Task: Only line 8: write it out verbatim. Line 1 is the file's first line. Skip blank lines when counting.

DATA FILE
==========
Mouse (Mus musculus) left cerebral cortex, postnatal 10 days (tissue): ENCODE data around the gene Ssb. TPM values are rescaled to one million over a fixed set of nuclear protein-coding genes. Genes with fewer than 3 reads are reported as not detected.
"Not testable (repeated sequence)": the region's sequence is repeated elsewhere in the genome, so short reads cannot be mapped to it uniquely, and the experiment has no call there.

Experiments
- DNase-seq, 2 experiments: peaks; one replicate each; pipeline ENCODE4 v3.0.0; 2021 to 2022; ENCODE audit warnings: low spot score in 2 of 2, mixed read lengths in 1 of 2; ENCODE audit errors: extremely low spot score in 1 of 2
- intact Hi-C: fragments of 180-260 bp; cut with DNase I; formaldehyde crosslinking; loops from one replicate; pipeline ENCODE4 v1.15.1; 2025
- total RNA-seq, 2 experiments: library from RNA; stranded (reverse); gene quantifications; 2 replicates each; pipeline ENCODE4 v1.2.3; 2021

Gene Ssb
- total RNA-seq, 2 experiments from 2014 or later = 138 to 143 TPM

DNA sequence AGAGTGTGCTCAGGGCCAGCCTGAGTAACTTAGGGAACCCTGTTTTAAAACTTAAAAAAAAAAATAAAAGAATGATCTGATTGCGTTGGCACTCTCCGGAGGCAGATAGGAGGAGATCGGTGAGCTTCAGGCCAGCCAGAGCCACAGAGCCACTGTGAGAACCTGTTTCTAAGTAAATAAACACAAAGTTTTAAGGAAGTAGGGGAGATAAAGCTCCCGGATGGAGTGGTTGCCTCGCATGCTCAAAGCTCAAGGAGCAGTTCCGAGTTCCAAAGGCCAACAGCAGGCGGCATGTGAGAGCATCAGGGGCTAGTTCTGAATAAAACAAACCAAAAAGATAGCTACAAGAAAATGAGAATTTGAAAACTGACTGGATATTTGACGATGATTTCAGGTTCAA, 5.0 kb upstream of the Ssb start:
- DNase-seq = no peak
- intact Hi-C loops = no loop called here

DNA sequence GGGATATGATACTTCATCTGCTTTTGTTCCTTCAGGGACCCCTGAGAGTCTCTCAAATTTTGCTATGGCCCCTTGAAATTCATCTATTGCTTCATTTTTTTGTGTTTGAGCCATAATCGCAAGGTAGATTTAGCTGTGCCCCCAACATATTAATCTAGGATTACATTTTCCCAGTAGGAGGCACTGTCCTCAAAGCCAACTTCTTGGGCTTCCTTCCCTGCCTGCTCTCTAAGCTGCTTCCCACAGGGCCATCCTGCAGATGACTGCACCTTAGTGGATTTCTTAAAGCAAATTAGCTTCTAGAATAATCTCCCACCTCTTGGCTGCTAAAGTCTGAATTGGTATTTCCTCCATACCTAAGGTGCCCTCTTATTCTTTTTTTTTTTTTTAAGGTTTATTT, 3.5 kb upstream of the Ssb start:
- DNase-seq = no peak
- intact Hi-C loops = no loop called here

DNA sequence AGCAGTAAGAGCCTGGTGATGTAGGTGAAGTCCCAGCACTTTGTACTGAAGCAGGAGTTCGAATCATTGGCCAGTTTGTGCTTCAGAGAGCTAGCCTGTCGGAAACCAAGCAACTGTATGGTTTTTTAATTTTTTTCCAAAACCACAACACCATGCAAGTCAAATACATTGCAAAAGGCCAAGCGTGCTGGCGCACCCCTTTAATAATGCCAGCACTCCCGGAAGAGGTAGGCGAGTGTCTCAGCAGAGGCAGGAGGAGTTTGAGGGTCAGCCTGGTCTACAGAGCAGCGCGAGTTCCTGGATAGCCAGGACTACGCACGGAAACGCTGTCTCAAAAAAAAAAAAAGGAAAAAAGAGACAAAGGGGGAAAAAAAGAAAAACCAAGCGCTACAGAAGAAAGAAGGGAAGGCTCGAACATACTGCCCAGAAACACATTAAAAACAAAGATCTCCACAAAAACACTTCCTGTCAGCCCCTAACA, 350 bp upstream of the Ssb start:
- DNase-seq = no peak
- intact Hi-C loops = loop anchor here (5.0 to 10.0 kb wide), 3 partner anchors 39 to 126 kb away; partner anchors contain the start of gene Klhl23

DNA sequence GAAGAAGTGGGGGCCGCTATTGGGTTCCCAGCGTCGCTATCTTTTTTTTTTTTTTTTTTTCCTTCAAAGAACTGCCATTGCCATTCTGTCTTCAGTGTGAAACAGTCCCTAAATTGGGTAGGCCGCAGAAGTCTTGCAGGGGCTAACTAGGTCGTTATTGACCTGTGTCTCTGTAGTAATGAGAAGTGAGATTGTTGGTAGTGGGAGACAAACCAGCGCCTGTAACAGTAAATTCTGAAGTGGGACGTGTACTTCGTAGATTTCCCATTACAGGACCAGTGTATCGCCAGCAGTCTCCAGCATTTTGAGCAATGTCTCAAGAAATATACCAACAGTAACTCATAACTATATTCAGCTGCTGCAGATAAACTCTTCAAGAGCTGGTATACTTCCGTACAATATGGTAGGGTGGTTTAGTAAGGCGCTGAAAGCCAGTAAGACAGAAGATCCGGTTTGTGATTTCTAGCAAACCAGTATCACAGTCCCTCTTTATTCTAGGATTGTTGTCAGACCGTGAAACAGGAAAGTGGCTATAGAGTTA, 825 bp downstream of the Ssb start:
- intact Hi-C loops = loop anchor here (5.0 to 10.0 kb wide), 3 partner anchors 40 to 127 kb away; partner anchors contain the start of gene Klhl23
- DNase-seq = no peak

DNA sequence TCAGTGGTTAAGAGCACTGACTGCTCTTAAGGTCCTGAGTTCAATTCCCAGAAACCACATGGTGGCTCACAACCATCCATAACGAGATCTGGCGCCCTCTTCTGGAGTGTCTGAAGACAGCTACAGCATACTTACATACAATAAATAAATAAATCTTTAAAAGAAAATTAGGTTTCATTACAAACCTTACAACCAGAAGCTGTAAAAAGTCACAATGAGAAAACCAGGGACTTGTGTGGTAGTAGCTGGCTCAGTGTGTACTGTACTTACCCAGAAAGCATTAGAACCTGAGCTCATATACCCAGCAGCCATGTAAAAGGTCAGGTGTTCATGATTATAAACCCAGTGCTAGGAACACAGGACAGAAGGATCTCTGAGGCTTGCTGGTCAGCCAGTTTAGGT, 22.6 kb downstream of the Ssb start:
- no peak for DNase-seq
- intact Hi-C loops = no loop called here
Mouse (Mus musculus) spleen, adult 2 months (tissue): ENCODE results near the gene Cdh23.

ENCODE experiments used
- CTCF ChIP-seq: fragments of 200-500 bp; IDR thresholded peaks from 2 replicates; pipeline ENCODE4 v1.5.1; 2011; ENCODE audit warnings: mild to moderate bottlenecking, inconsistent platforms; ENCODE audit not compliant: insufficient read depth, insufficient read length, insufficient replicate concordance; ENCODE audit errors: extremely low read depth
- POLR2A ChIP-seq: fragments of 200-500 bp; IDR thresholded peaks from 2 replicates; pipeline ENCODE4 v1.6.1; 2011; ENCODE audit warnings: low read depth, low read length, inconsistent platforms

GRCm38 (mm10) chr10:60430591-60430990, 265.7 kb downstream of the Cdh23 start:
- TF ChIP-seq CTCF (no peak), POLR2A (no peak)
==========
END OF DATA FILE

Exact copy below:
- total RNA-seq, 2 experiments from 2014 or later = 138 to 143 TPM